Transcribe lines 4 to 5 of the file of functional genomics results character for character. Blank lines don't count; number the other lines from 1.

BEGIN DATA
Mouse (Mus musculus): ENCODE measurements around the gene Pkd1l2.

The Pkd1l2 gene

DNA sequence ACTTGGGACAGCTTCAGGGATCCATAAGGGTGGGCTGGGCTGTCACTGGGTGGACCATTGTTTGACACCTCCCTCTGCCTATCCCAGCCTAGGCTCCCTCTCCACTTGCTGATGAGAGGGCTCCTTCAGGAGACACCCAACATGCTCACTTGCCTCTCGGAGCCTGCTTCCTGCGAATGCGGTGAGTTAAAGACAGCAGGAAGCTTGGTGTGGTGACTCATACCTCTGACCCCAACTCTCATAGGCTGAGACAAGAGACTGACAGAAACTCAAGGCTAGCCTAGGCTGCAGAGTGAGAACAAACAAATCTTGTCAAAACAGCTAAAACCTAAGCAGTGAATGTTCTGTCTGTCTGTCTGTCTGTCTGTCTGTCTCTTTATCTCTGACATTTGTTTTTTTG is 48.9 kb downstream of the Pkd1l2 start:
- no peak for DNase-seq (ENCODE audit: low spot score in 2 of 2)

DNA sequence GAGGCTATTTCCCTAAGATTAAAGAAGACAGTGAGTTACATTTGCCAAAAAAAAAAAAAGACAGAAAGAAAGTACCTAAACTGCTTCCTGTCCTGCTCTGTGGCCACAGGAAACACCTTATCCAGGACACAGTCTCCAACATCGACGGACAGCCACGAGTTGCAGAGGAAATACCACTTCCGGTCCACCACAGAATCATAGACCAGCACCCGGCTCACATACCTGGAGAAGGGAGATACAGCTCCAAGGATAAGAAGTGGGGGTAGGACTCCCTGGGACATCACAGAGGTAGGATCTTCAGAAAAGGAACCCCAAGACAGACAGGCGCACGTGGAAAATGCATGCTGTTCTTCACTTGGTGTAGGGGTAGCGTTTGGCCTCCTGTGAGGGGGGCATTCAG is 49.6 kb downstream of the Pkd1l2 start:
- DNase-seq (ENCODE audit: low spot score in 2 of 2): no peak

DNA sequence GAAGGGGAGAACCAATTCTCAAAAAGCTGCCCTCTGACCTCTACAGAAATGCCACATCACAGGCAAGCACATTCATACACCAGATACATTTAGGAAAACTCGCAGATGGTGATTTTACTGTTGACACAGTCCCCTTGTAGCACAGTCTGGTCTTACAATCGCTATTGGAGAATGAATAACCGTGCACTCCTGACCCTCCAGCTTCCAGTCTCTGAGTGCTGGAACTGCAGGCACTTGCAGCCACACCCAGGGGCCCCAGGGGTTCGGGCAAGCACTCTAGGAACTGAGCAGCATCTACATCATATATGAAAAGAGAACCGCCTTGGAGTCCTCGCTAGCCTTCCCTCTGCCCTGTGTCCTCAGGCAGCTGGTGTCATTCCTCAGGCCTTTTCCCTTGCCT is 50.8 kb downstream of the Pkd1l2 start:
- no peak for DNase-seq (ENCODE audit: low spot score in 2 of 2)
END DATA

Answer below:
- no peak for DNase-seq (ENCODE audit: low spot score in 2 of 2)

DNA sequence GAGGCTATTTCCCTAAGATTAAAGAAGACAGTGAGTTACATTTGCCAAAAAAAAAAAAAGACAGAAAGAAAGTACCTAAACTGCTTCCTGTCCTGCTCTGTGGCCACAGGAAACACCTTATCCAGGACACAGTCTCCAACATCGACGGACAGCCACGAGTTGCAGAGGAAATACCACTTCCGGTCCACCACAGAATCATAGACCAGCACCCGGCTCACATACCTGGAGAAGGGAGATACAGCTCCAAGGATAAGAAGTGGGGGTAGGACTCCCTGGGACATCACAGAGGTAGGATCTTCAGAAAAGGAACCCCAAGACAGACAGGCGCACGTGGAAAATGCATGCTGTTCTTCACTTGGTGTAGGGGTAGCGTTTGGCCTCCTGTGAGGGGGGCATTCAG is 49.6 kb downstream of the Pkd1l2 start: